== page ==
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Re: Electronic availability

I have just one point to add to Alan Edelson's very reasoned contribution,
much of which I agree with and this is a qualication rather than in
disagreement. Many of the bigger commercial publishers are now, contrary
to their previous practice, very reluctant to start new journals mainly
because of the time it takes for them to become viable and the likelihood
of them failing. Look at the Elsevier programme for example.

----- Original Message -----
From: Alan Edelson <amedelson@topnet.net>
To: <liblicense-l@lists.yale.edu>
Sent: Friday, October 15, 1999 12:26 AM
Subject: Re: Electronic availability

> As a recently retired publisher myself, I too cannot refrain from adding
> some comments of my own to those of Anthony Watkinson and others regarding
> the debate over quality in today's journals. I am pleased to be able to
> speak out from a safe vantage point, above the fray, as it were.
> It is true that newly started journals may benefit for a time from the
> extra efforts expended by the journal editor and his/her editorial board
> to obtain quality papers. In fact, it is tacitly understood when one is
> invited to join the editorial board of a new journal that one is supposed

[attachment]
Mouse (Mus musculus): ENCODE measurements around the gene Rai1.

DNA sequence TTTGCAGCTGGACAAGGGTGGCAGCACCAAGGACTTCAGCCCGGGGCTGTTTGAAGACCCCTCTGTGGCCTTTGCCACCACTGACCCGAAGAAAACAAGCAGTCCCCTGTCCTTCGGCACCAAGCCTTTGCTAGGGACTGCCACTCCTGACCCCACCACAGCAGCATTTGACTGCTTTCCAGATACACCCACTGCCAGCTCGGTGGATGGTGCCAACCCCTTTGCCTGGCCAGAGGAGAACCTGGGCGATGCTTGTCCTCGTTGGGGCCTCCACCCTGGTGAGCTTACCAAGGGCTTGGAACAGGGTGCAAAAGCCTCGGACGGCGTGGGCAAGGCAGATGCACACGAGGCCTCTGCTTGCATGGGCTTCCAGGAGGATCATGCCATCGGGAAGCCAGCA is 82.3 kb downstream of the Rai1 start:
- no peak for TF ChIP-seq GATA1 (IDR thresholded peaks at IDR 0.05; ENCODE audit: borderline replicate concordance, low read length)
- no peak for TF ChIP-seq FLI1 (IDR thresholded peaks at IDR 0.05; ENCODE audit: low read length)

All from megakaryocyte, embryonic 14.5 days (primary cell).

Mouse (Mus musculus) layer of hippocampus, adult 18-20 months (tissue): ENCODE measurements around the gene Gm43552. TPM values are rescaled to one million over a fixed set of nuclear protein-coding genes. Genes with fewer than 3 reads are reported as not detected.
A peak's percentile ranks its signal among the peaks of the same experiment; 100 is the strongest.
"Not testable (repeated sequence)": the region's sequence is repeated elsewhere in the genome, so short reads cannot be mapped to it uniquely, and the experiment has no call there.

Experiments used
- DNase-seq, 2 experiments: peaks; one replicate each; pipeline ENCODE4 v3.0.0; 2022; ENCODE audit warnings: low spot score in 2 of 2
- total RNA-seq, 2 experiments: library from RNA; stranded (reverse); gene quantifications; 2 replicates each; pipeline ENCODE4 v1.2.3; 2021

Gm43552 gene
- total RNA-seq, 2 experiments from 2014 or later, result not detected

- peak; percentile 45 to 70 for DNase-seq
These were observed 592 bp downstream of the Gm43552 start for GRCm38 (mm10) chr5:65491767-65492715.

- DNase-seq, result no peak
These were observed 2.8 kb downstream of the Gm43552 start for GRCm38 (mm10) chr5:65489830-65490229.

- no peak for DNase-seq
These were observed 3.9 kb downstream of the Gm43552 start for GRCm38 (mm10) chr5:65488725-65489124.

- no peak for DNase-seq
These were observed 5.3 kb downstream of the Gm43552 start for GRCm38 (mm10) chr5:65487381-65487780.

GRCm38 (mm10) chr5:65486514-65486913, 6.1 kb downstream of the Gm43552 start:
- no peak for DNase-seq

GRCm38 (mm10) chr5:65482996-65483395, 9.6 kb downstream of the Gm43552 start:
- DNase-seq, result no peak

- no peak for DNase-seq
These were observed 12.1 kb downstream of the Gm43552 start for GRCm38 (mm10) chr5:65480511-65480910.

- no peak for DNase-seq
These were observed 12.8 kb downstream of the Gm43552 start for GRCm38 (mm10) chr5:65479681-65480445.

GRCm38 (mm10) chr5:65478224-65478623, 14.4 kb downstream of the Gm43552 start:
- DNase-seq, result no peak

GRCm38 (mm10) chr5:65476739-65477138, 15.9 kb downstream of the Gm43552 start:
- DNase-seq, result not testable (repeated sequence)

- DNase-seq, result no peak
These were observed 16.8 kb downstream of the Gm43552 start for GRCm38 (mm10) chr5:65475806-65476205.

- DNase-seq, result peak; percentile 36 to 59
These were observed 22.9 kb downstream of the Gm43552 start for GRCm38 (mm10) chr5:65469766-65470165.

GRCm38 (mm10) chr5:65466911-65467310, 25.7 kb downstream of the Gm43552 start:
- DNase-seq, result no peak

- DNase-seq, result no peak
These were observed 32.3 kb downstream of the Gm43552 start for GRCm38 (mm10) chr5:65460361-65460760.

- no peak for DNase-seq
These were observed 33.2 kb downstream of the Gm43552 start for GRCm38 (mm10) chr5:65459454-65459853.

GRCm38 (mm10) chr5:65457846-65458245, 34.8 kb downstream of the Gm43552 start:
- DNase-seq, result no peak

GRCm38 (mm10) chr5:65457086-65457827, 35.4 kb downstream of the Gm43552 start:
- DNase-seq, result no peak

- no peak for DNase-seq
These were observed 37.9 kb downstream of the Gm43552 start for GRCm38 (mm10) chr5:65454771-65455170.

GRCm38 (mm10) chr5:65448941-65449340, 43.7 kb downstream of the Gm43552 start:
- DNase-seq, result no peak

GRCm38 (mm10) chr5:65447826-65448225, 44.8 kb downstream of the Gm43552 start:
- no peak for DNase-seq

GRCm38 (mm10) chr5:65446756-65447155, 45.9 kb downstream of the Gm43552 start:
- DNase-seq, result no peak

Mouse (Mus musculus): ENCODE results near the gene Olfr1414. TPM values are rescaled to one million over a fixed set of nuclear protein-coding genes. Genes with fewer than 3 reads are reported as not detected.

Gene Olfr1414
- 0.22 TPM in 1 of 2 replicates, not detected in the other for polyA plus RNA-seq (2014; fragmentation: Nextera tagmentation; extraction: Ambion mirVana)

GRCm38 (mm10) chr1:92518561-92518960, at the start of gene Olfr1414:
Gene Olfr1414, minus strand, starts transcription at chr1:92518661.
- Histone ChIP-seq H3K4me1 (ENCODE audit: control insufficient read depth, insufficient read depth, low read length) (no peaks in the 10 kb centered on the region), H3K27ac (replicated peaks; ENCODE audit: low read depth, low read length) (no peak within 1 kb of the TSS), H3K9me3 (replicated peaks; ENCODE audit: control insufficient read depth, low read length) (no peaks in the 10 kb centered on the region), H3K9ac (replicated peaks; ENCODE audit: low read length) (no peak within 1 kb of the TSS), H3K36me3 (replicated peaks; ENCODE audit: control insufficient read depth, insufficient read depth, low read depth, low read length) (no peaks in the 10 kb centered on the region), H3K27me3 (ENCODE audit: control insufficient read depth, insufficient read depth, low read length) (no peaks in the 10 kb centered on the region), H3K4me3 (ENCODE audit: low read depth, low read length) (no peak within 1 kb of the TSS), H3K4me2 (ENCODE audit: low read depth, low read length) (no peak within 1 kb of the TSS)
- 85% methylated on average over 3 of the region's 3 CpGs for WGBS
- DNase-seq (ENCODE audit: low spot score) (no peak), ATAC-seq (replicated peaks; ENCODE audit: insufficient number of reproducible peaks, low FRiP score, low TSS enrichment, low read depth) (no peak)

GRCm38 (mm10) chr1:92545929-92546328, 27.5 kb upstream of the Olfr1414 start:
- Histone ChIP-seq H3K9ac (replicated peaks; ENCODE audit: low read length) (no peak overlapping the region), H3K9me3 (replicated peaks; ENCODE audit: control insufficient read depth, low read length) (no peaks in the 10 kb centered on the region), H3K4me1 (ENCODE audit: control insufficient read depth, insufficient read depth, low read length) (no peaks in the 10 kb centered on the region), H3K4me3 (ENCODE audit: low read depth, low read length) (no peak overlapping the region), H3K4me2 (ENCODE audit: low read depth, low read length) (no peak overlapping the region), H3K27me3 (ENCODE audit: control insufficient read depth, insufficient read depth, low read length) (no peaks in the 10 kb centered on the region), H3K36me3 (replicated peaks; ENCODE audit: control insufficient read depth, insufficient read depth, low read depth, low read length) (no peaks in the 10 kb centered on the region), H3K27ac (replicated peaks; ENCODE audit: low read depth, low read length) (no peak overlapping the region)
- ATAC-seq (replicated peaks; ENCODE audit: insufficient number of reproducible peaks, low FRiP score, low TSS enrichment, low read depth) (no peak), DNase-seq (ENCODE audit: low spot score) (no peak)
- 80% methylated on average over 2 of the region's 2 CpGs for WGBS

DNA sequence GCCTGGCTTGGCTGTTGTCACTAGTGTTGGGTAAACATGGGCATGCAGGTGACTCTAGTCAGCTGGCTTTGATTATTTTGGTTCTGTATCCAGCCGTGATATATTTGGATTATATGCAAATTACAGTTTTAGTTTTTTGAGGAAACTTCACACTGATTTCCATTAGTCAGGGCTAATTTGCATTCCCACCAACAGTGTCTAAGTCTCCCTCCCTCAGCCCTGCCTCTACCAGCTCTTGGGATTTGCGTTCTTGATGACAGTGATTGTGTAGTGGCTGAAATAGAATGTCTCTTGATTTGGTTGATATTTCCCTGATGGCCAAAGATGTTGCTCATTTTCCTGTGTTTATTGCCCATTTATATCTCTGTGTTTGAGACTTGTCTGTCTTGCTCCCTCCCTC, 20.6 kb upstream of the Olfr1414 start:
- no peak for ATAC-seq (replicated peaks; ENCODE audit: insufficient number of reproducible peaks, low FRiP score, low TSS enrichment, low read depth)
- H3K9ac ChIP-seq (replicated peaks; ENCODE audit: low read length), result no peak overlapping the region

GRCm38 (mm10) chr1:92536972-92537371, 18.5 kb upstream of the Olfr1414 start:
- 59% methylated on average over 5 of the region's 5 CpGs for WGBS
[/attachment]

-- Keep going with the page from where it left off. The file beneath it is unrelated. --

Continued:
> to divert one or two important articles to it rather than send them to
> more established and presumably more prestigious journals. This is
> intended to "jump start" the new publication.  I always warned my new
> journal editors that while filling the first few issues may seem to go
> fairly smoothly, albeit with a very significant effort on their part, they
> should be steeled for a rough ride when it comes to filling out the rest
> of Volume 1.  All too often, authors, having fulfilled their obligations
> to the editor, go back to their regular pattern of submissions. It is the
> rare new journal today that can sustain the quality of Volume 1 in Volume
> 2 and 3. But enough on this topic.
> More generally, let me address the flood of new journals that seems never
> to abate. There are at least three main reasons for this phenomenon:
> 1. As the volume of new research continues to expand in a given field, it
> becomes increasingly difficult to find a "home" for weaker articles, or
> articles by younger and thus less well known authors.  The stronger
> journals have the luxury of picking and choosing the best articles by the
> best known authors, fulfilling their task of screening for quality (but
> also, at times, giving unfair preference to the well connected and well
> recognized authors).Hence the opportunity for starting yet another
> journal, and another, and another.
> 2. The pressure on commercial journal publishers to add to their journal
> lists is hard to appreciate from outside the companies. Publishing careers
> may literally rise or fall based on how many new journals have been signed
> up each year. In firms that yield indiscriminately to the pressures from
> "above" to raise subscription revenue through growth of their journal
> lists, this can at times lead to an acceptance of lower quality editors,
> questionable selections of topics, and the notorious "twigging" effect in
> which the focus of new journals becomes ever narrower, sometimes to the
> point of absurdity.
> 3. Professional societies woke up years ago to the potential for journals